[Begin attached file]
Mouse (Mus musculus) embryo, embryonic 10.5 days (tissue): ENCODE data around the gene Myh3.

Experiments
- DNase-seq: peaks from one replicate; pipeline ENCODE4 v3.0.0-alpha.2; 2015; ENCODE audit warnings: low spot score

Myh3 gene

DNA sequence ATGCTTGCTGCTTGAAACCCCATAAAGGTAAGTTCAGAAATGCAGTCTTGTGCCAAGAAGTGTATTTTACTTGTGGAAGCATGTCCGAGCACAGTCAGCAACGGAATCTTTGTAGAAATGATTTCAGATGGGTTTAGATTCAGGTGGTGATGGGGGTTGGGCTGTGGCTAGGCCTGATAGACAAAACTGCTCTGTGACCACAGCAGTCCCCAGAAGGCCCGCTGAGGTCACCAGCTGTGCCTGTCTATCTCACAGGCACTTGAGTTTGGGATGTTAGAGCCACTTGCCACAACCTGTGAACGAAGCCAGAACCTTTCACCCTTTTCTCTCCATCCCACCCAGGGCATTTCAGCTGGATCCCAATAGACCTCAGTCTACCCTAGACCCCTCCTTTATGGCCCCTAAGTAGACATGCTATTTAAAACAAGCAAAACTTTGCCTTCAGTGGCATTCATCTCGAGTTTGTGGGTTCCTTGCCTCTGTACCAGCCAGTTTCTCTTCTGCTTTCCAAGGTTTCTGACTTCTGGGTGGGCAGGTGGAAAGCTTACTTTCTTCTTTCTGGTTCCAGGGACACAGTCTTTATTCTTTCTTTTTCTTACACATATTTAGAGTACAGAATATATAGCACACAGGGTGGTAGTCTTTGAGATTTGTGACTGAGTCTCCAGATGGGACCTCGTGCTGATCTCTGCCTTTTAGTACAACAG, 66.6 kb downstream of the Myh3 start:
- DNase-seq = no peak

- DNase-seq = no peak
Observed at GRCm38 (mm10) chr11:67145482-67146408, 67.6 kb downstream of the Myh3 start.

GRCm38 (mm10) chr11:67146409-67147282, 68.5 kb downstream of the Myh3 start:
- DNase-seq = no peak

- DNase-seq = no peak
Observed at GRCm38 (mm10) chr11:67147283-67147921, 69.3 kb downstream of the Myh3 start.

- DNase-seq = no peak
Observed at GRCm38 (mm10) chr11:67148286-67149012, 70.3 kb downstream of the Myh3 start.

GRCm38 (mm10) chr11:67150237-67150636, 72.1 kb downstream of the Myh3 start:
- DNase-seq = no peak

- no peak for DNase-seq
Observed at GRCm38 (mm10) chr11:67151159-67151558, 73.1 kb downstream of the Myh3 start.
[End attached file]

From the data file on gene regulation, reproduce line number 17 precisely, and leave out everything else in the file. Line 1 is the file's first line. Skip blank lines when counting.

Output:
- no peak for DNase-seq